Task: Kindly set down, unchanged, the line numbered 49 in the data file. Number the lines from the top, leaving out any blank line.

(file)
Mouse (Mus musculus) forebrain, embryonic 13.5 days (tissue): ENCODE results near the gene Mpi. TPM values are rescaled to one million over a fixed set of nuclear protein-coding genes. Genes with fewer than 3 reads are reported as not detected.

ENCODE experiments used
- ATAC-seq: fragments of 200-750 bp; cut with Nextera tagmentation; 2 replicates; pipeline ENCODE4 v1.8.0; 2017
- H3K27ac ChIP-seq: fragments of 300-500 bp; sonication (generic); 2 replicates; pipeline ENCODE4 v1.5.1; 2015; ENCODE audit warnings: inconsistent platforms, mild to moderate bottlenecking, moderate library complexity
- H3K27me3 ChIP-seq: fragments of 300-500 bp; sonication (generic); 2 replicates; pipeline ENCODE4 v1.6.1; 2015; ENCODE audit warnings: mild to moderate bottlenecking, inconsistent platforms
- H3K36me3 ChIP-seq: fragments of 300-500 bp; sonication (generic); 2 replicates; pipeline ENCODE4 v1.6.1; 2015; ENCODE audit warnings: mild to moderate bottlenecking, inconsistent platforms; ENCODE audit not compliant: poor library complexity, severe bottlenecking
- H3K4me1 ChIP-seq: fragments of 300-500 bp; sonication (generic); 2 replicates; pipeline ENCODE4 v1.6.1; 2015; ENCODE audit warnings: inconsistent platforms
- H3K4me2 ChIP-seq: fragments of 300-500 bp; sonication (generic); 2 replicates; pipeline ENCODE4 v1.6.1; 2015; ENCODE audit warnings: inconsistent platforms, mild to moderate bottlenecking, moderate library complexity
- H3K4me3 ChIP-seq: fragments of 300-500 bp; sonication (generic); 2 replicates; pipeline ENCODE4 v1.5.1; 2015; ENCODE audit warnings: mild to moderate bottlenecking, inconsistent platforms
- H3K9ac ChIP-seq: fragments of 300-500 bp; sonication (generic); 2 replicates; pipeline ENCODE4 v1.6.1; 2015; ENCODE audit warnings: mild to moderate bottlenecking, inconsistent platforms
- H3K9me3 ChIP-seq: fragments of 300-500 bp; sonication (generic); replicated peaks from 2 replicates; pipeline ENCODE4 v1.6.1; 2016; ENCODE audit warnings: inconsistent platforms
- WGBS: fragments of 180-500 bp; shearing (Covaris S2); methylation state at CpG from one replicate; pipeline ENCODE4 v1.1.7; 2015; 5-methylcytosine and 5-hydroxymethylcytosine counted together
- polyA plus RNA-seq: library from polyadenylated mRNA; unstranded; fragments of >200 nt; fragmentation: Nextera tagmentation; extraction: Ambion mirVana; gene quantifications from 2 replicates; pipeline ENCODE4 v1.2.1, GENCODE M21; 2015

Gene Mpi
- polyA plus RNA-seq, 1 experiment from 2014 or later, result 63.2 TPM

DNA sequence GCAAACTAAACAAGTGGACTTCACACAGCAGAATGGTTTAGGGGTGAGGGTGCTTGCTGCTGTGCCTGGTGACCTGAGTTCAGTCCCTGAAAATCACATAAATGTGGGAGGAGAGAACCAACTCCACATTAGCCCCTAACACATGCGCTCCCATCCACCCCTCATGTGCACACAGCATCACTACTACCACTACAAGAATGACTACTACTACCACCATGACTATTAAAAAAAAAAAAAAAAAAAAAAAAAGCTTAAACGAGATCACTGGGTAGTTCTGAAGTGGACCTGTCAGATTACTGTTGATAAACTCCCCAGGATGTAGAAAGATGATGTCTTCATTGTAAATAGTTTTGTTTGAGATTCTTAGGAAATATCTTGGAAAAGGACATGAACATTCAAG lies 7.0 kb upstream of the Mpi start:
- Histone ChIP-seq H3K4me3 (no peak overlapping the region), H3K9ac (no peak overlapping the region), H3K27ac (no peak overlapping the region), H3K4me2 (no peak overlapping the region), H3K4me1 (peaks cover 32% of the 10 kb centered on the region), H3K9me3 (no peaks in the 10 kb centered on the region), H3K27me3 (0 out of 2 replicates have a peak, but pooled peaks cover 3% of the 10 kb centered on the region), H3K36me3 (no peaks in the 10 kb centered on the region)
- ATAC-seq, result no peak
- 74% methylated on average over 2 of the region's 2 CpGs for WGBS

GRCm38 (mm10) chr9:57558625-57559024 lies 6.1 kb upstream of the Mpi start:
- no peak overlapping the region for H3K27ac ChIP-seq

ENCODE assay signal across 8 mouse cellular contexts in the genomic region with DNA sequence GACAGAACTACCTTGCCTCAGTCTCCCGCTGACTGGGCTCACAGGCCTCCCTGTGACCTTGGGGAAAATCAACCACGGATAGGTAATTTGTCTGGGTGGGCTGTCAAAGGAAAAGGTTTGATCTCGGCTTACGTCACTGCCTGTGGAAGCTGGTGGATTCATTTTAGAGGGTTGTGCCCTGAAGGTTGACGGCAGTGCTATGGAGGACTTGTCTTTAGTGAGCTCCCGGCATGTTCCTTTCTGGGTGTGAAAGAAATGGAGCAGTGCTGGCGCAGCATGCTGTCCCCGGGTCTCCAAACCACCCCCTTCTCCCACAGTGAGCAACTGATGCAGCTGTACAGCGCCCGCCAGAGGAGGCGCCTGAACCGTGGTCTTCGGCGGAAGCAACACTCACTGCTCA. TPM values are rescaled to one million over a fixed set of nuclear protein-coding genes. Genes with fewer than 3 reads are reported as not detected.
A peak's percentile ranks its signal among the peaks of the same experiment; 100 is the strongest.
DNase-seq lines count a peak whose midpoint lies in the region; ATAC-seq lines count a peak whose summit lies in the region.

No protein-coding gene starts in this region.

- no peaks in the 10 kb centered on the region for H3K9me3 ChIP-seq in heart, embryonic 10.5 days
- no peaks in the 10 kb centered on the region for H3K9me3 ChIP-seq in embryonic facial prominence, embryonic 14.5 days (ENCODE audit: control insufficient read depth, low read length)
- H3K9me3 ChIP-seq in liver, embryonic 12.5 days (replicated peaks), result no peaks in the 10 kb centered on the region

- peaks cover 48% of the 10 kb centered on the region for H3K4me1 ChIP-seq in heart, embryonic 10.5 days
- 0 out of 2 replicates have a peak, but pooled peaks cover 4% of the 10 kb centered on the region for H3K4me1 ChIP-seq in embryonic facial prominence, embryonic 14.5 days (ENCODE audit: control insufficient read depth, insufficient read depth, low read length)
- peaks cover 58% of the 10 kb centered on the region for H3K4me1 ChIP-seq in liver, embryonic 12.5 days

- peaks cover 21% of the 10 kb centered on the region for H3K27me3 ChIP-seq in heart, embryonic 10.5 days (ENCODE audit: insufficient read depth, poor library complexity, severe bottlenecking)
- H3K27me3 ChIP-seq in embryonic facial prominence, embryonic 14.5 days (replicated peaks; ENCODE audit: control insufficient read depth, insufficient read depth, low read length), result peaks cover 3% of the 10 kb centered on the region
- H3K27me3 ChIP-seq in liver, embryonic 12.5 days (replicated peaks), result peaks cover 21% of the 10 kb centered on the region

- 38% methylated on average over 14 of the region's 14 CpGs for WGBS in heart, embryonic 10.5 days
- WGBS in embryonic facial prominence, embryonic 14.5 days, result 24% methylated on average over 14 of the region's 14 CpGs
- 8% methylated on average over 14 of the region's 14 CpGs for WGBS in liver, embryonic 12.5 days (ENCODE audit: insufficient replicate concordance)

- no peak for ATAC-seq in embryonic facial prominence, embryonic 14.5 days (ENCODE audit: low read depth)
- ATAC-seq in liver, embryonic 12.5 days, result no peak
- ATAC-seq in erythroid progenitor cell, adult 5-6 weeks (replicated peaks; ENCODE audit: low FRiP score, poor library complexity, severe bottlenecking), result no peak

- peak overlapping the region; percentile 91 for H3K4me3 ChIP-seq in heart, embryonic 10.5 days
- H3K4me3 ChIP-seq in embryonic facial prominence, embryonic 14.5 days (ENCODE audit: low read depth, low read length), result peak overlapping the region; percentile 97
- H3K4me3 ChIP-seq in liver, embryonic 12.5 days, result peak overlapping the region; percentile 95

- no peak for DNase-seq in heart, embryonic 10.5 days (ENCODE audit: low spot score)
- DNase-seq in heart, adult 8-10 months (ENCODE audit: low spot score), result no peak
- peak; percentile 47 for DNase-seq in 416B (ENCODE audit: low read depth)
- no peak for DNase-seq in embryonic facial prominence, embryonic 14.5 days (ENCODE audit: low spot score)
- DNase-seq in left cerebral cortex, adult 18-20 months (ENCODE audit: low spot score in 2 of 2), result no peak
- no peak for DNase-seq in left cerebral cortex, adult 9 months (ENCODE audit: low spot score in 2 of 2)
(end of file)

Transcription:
- no peak for DNase-seq in left cerebral cortex, adult 9 months (ENCODE audit: low spot score in 2 of 2)